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CHEM202: Advanced Inorganic Chemistry

Unit 10: Practical Applications of Inorganic Compounds   Inorganic compounds and organometallic compounds have many interesting real-world applications.  Some simple compounds, such as cis-[Pt(NH3)2Cl2], are the basis for successful chemotherapy drugs.  Medicinal inorganic chemistry as a discipline has only existed for about the last 30 years, since the discovery of the antitumor activity of cisplatin, cis-[Pt(NH3)2Cl2].  Pt-based combination chemotherapy remains the mainstay for the treatment of solid malignancies (especially testicular, ovarian, and small cell lung cancers).  In this unit, we will also learn about the application of other transition metal complexes to medicine.

Other organometallic complexes exhibit unique photophysical properties, such as light absorption and light emissions, that find useful applications in solar cells and electronic displays.  Exploitation of the redox properties of metal complexes allows new generations of batteries to constantly emerge into the market.  This unit looks at the practical applications and new technologies in each of these areas.  

Unit 10 Time Advisory
This unit should take you approximately 18 hours to complete.

☐    Subunit 10.1: 5.0 hours

☐    Subunit 10.2: 4.0 hours

☐    Subunit 10.3: 4.0 hours

☐    Subunit 10.4: 5.0 hours

Unit10 Learning Outcomes
Upon successful completion of this unit, the student will be able to:

  • Describe current, practical applications of inorganic chemistry in the areas of medicinal chemistry, solar energy, electronic displays, and batteries.
  • Discuss the advantages and disadvantages of the emerging technologies.

 

10.1 Medicinal and Pharmaceutical Chemistry   - Reading: PBWorks’ “Organometallic Pharmaceuticals” Link: PBWorks’ “Organometallic Pharmaceuticals” (HTML)
 
Also available in:

[PDF](http://mcindoe.pbworks.com/w/page/20651672/Organometallic%20pharmaceuticals?mode=print)  
    
 Instructions: Please read the entire webpage.  This material gives
a short background of organometallic chemistry and how
organometallic complexes are useful in the pharmaceutical field. 
The two main classifications discussed here are anticancer drugs and
antimicrobials.   
    
 Terms of Use: Please respect the terms of use displayed on the
webpage above.

10.1.1 Platinum   - Reading: Mitch Miller for University of Bristol’s Molecule of the Month (August 2000): “Cisplatin” Link: Mitch Miller for University of Bristol’s Molecule of the Month (August 2000): “Cisplatin” (HTML)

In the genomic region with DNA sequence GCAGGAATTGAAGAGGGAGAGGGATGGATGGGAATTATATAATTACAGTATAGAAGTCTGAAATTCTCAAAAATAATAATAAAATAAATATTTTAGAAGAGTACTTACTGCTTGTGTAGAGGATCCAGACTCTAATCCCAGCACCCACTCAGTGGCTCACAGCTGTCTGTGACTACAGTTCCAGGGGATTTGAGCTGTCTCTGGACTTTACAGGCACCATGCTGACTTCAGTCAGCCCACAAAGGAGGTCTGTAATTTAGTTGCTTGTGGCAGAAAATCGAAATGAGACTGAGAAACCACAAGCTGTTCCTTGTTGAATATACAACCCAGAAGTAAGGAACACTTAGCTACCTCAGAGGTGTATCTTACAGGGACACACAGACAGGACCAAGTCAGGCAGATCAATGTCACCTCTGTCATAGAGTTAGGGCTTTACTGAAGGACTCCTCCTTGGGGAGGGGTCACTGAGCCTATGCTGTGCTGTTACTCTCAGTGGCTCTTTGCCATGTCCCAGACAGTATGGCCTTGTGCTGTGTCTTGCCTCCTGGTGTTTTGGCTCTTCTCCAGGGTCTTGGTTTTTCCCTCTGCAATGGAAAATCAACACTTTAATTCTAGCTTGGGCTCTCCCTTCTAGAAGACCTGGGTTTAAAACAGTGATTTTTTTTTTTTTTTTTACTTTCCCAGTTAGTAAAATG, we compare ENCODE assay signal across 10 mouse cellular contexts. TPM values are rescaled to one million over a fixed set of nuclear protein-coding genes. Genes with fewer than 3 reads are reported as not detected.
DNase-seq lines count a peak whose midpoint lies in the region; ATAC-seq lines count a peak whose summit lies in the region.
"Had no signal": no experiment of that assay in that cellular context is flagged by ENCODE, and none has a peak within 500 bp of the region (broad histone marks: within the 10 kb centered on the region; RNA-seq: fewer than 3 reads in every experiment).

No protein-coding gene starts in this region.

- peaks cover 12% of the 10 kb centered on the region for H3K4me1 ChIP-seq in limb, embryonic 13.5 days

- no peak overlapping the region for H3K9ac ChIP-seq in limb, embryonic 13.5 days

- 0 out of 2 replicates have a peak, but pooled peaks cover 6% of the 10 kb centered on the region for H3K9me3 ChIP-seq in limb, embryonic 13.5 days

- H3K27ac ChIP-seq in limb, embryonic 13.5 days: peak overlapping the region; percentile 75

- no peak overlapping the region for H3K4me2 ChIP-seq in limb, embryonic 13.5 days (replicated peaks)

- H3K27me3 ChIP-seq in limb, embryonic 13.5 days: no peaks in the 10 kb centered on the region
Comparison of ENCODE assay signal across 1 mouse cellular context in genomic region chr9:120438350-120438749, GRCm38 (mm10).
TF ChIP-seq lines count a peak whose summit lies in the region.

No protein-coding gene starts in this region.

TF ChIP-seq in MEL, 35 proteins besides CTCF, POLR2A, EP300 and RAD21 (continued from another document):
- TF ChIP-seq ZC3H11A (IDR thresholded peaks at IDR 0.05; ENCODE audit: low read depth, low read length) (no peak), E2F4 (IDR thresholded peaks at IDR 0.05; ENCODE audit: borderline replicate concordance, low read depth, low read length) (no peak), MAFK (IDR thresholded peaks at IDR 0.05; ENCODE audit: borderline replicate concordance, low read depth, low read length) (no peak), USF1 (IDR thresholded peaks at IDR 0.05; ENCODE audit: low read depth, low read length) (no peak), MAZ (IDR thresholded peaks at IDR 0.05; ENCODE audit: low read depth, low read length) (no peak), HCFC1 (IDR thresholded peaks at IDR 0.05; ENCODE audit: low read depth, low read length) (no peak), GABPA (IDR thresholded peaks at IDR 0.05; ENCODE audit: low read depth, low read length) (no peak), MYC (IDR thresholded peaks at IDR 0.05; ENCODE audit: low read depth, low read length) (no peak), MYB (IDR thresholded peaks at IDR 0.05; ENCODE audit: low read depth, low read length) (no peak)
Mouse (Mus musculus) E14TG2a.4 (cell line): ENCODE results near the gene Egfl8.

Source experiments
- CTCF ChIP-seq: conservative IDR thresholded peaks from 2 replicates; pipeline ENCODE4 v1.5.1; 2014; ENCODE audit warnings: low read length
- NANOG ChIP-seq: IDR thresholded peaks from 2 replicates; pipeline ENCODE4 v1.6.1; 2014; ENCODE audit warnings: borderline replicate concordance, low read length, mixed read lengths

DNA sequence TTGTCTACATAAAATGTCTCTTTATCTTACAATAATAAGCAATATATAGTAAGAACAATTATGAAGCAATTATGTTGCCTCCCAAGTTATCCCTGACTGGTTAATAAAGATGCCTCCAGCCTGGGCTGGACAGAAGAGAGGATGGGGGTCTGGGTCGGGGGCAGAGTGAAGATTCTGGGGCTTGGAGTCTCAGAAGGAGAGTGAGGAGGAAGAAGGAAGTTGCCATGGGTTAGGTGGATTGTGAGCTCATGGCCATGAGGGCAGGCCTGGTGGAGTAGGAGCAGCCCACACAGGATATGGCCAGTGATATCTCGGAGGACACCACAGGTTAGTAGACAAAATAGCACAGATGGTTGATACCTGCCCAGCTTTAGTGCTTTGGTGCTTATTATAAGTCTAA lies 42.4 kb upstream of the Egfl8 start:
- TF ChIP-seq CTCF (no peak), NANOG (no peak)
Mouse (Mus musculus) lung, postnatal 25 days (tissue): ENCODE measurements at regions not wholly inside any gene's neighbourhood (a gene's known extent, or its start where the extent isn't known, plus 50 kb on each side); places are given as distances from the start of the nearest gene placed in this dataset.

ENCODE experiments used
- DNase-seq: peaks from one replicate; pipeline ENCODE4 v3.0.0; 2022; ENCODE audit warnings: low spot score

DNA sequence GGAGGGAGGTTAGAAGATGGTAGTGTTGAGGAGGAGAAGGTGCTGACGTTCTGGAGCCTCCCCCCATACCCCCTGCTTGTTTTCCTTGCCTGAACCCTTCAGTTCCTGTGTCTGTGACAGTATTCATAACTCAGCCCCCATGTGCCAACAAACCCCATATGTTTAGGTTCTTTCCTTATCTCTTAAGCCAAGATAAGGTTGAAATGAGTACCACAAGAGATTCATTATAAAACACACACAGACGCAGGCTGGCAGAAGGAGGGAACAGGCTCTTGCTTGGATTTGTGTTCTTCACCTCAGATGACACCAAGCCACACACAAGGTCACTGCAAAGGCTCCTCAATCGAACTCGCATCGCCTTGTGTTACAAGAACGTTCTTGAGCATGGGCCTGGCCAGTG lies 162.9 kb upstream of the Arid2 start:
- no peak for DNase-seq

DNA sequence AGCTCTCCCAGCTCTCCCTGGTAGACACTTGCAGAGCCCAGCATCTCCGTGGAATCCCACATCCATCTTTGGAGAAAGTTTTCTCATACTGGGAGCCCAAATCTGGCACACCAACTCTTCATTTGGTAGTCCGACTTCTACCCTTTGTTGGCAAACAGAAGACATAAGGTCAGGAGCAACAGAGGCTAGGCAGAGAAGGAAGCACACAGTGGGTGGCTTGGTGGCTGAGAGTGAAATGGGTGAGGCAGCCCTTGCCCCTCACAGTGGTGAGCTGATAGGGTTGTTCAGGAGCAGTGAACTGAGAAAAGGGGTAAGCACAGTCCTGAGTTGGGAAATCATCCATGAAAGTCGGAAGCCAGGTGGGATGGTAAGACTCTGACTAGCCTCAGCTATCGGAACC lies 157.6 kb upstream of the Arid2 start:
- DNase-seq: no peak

Instructions: Please use the available information links on the left side of the screen to navigate through the information.  You may also access interactive views of the molecules by clicking on the “Chime” or ChemSymphony” links under the structure on the left side of the page. 
 
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  • Reading: University of Illinois: Jane L. Stanley’s “Overcoming Resistance to the Antitumor Action of Cisplatin: New Compounds and Modes of Delivery” Link: University of Illinois: Jane L. Stanley’s “Overcoming Resistance to the Antitumor Action of Cisplatin: New Compounds and Modes of Delivery” (PDF)
     
    Instructions: Please click on the third from last link in the “Literature Seminar” section of Fall 2004 to open the PDF file.  This article discusses some of the problems and new advances with platinum-based anticancer drugs.       
     
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10.1.2 Ruthenium   - Reading: University of Illinois: Mark Ringenberg’s “Organoruthenium Anticancer Agents: Scope and Reactivity” Link: University of Illinois: Mark Ringenberg’s “Organiruthenium Anticancer Agents: Scope and Reactivity” (PDF)
 
Instructions: Please click on the second-to-last link in the “Literature Seminar” section of Fall 2007 to open the PDF file.  This article explores a ruthenium-based organometallic complex as a possible replacement to current platinum-based anticancer drugs.       
 
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10.1.3 Vanadium   - Reading: University of Illinois: Natasha H. Yeung’s “Insulin Mimetic Vanadium Compounds” Link: University of Illinois: Natasha H. Yeung’s “Insulin Mimetic Vanadium Compounds” (PDF)
 
Instructions: Please click on the last link in the “Literature Seminar” section of Fall 2004 to open the PDF file.  This article introduces a vanadium compound which may prove useful in the treatment and control of diabetes.       
 
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10.2 Solar Cells   - Reading: Bulletin of Japan Society of Coordination Chemistry, Volume 51 (2008), 3–12: Michael Graetzel’s: “Transition Metal Complexes as Sensitizers for Efficient Mesoscopic Solar Cells” Link: Bulletin of Japan Society of Coordination Chemistry, Volume 51 (2008), 3–12:Michael Graetzel’s: “Transition Metal Complexes as Sensitizers for Efficient Mesoscopic Solar Cells” (PDF)
 
Instructions: Please click on the link to download the PDF of this review article.  This material is comprehensive about recent advances in inorganic chemistry with the application to solar cells.  It also covers some material on electronic displays, which will be discussed in subunit 10.3.